Here’s a look at today’s headlines:

A new executive director for the University Foundation has opened her doors to alumni, donors and community members looking to make connections with Western New Mexico University.  Since July 1, Jodi Edens-Crocker has been meeting people, setting up appointments and brainstorming on how to grow relationships with anyone who has a connection and interest in Western New Mexico University.

A university department that focuses on academic programs for the community is expanding its services for area residents who may be facing temporary unemployment periods.  The Adult Education Services office (AES), based in Watts Hall on the corner of Swan Street and Highway 180, offers free programs for community members in different subject areas.  AES programs include preparing for the High School Equivalence Diploma, training for computer skills, math, reading and writing. An open lab is available to any community member and staff members are on hand to create flexible schedules with personalized start times.

Today, the New Mexico Office of the State Auditor (OSA) released a Special Audit of New Mexico’s special education funding. The audit, which was conducted by the independent public accounting firm Atkinson & Co., found an historical shortfall of over $100 million in the amount of money our state has allocated for special education. This significant problem places federal funding at risk.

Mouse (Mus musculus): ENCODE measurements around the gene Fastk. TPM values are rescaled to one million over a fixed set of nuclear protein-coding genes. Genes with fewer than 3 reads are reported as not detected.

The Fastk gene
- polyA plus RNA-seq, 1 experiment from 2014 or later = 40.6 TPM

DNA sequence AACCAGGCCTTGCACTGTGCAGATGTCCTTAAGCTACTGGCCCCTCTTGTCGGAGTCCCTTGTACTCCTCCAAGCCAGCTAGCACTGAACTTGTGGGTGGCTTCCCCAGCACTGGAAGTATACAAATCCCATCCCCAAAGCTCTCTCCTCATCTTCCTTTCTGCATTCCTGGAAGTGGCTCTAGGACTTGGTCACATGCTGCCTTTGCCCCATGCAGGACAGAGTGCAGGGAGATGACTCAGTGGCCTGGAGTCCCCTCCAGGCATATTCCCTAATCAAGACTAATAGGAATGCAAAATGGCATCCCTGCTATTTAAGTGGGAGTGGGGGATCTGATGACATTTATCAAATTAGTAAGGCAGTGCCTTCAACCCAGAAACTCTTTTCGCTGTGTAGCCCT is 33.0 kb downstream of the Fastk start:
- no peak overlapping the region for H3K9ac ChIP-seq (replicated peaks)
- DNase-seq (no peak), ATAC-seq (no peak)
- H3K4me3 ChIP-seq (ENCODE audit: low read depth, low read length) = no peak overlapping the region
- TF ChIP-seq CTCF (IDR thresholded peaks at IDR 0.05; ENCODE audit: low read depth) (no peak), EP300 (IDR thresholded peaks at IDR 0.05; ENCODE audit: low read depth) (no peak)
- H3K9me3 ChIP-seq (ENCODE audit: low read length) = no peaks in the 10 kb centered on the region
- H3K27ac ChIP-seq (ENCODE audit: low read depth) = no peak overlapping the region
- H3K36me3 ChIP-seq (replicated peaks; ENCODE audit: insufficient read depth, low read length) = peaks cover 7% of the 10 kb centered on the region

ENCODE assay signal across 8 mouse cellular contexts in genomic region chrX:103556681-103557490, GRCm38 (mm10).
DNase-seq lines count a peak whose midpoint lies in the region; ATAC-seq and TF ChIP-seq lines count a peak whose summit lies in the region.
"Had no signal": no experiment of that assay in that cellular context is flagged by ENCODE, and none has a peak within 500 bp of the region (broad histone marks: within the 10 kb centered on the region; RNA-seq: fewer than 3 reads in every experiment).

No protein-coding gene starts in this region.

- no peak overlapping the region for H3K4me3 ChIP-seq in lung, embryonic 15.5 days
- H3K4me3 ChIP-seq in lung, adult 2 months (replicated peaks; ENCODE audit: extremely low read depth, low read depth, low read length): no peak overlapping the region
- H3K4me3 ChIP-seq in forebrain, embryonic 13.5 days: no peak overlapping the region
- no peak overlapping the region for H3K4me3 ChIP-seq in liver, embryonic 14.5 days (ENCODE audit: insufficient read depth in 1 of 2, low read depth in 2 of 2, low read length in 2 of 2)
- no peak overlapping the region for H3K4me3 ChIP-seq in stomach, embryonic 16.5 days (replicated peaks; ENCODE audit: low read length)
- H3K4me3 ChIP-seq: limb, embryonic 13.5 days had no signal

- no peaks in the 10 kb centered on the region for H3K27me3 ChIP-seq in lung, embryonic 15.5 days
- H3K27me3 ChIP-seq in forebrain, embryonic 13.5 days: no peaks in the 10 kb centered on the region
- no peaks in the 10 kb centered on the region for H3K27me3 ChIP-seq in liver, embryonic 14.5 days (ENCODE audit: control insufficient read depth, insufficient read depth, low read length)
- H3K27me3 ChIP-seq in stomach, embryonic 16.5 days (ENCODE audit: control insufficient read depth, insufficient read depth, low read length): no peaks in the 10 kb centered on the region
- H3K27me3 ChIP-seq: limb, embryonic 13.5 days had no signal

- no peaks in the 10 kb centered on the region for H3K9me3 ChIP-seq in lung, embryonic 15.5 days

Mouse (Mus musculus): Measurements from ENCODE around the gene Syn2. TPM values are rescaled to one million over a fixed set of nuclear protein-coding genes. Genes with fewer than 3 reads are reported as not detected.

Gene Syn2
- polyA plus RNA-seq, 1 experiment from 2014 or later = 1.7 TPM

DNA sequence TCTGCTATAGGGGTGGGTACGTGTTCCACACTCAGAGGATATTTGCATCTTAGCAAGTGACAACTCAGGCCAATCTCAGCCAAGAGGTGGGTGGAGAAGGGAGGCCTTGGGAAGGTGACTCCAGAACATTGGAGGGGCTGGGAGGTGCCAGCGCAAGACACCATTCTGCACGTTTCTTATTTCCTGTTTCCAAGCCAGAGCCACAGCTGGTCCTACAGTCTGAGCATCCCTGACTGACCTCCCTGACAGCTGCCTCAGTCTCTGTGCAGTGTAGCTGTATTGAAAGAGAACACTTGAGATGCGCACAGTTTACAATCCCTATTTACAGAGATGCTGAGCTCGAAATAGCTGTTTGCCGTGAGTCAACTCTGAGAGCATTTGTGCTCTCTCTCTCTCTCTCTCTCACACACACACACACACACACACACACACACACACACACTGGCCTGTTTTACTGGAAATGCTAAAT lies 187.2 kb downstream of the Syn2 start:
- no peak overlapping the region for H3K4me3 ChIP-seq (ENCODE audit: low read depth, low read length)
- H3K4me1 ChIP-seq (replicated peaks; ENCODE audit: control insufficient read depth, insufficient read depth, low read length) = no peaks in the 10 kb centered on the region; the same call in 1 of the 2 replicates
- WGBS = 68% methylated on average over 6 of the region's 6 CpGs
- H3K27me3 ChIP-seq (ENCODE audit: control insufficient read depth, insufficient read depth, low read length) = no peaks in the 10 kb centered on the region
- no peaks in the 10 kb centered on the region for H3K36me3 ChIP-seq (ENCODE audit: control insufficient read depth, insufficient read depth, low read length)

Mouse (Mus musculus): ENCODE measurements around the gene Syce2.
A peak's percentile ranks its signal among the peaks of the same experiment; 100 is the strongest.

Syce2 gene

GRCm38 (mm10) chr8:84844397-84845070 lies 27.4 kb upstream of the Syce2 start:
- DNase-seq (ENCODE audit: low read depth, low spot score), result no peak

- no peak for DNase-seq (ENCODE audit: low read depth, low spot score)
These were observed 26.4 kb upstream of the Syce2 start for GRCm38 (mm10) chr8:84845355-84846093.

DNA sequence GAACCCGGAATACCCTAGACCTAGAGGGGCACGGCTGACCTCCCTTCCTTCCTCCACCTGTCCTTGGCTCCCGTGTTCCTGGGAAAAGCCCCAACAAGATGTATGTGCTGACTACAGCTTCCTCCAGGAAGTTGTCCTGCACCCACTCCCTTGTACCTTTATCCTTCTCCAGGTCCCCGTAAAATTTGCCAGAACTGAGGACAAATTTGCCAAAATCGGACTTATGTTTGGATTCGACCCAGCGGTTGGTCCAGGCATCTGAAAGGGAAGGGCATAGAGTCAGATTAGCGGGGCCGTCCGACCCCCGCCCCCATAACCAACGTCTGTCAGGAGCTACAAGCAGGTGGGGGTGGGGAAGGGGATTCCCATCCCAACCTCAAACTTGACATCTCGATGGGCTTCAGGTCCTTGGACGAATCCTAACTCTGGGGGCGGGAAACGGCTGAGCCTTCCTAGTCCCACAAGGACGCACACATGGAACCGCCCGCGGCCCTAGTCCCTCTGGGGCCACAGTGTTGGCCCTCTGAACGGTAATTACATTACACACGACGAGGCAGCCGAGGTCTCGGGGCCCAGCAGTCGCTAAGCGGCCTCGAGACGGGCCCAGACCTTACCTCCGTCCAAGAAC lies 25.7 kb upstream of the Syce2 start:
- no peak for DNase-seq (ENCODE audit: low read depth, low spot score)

U.S. Rep. Steve Pearce released this statement following yesterday’s federal court decision in Texas to invalidate the U.S. Fish and Wildlife Service’s decision to list the lesser prairie chicken (LPC) as a threatened species under the Endangered Species Act (ESA):  “Yet another one of this administration’s job-killing, onerous regulations has been shot down by a federal court,” said Pearce. “Yesterday’s ruling reconfirms what we already knew, that the Fish and Wildlife Service’s listing of the lesser prairie chicken was unnecessary and unfair. As the Court noted, the agency didn’t follow their own rules and ignored existing conservation efforts by states and private landowners — instead choosing to recklessly list the species. We now know that those grassroots conservation efforts are more than sufficient as the species population continues to surge. This ruling will remove the federal government from the process and return species management to those who do it best, states and private landowners.”